What Makes a Plastic Surgery Residency Program Attractive? An Applicant's Perspective

David A. Atashroo, Anna Luan, Krishna S. Vyas, Elizabeth R. Zielins, Zeshaan Maan, Dominik Duscher, Graham G. Walmsley, Michael P. Lynch, Daniel L. Davenport, Derrick C. Wan, Michael T. Longaker, Henry C. Vasconez

Research output: Contribution to journalReview articlepeer-review

49 Scopus citations

Abstract

Background: Plastic surgery is among the most competitive specialties in medicine, but little is known about the attributes of programs that are most attractive to successful applicants. This study aimed to understand and provide insights regarding program characteristics that are most influential to students when ranking plastic surgery programs. Methods: An anonymous online survey was conducted with newly matched plastic surgery residents for the integrated and combined Match in 2012 and 2013. Subjects were queried regarding their demographics, qualifications, application experiences, and motivations for residency program selection. Results: A total of 92 of 245 matched plastic surgery residents (38 percent) responded to the survey. The perception of resident happiness was the most positive factor influencing program ranking, followed by high operative volume, faculty mentorship, and strong research infrastructure. Perception of a program as "malignant" was the most negative attribute. Applicants with Step 1 scores greater than 245 received significantly more interviews (p =0.001) and considered resident benefits less important (p < 0.05), but geographic location more important (p =0.005). Applicants who published more than two articles also received more interviews (p =0.001) and ranked a strong research infrastructure and program reputation as significantly more important (p < 0.05). Forty-two percent of applicants completed an away rotation at the program with which they matched, and these applicants were more likely to match at their number one ranked program (p = 0.001). Conclusions: Plastic surgery applicants have differing preferences regarding the ideal training program, but some attributes resonate. These trends can guide programs for improvement in attracting the best applicants.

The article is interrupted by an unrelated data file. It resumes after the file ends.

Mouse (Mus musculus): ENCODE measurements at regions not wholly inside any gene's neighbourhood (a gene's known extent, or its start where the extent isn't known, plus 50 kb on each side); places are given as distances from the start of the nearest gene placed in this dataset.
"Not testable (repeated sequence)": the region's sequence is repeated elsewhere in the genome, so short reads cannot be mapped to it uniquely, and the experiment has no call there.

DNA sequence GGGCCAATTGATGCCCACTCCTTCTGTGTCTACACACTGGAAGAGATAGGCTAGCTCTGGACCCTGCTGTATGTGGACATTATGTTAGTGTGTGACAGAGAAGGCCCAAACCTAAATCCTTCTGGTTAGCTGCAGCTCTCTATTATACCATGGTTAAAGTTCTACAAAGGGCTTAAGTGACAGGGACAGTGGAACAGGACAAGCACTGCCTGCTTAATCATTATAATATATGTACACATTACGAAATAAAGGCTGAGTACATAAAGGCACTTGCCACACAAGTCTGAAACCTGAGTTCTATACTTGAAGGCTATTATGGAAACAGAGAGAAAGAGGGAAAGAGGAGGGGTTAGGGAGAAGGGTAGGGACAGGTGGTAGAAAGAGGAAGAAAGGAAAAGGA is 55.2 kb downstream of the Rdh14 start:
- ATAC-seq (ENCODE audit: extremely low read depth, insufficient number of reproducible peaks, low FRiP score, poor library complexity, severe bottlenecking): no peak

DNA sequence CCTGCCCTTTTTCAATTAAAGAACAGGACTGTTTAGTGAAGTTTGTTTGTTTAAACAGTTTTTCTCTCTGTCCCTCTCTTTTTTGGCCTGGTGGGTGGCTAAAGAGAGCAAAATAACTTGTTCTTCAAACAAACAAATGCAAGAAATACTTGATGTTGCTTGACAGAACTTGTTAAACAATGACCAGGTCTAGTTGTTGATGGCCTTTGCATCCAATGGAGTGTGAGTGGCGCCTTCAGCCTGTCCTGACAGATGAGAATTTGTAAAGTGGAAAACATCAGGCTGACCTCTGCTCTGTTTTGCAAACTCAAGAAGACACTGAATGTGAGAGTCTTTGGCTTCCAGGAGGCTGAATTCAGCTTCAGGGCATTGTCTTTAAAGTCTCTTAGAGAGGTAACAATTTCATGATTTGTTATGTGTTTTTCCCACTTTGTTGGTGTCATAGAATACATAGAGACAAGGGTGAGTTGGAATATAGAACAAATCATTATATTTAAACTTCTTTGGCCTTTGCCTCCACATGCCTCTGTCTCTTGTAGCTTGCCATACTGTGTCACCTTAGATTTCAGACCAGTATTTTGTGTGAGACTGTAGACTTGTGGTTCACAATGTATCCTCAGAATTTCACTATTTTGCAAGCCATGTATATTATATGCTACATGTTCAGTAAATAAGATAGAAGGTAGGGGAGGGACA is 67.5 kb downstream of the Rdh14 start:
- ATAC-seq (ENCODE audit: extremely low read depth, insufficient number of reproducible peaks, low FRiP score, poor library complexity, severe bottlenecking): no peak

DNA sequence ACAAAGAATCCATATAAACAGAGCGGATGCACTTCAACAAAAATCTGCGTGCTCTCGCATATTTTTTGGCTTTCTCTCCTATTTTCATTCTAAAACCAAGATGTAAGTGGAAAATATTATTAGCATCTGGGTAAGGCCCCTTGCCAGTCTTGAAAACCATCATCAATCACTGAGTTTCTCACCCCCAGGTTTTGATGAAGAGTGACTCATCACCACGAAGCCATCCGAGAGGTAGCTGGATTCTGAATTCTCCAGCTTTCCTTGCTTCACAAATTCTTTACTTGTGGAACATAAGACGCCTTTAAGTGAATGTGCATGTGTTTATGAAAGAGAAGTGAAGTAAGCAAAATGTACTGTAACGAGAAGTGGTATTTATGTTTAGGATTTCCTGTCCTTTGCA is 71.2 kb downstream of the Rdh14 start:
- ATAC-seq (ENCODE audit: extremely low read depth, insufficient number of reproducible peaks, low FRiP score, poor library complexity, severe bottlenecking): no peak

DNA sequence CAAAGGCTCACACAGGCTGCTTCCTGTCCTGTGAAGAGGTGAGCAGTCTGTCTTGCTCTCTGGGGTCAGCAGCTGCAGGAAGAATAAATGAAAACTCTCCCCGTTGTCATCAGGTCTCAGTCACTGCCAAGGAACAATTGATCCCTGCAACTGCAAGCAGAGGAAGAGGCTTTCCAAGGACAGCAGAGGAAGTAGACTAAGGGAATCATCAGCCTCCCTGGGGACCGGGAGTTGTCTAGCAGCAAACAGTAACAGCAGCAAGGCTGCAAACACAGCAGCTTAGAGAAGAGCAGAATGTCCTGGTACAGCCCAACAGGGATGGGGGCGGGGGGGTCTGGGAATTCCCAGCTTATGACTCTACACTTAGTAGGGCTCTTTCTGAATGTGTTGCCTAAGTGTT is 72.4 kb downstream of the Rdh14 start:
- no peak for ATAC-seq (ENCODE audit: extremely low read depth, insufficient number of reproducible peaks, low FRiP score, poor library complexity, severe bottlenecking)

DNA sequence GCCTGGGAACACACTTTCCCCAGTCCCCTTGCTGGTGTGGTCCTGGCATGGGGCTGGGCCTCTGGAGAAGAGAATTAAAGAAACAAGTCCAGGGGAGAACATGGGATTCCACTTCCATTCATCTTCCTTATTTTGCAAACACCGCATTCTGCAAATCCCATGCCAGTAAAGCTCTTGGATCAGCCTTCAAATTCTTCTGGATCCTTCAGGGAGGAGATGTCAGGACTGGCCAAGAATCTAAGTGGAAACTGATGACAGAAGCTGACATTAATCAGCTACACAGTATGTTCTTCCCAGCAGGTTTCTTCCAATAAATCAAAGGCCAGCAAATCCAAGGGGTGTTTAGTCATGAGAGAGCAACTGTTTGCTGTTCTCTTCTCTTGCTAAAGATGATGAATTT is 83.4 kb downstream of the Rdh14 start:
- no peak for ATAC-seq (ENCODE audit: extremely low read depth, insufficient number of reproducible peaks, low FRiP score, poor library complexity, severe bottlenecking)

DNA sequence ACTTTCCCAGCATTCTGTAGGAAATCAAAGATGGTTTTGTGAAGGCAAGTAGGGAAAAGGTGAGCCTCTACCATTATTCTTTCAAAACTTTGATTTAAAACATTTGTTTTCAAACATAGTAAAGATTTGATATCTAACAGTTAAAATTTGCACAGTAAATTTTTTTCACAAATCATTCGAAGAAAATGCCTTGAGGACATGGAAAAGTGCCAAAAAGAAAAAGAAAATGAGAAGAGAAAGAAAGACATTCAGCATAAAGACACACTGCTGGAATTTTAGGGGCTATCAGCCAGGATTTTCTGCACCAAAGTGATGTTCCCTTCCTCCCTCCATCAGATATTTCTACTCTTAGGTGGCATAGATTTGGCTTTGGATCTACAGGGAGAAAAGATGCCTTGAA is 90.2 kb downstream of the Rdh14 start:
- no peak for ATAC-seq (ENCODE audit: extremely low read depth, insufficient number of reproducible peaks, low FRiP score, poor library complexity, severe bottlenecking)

Original languageEnglish
Pages (from-to)189-196
Number of pages8
JournalPlastic and Reconstructive Surgery
Volume136
Issue number1
DOIs
StatePublished - Jul 4 2015

Bibliographical note

Publisher Copyright:
Copyright © 2015 by the American Society of Plastic Surgeons.

ASJC Scopus subject areas

  • Surgery

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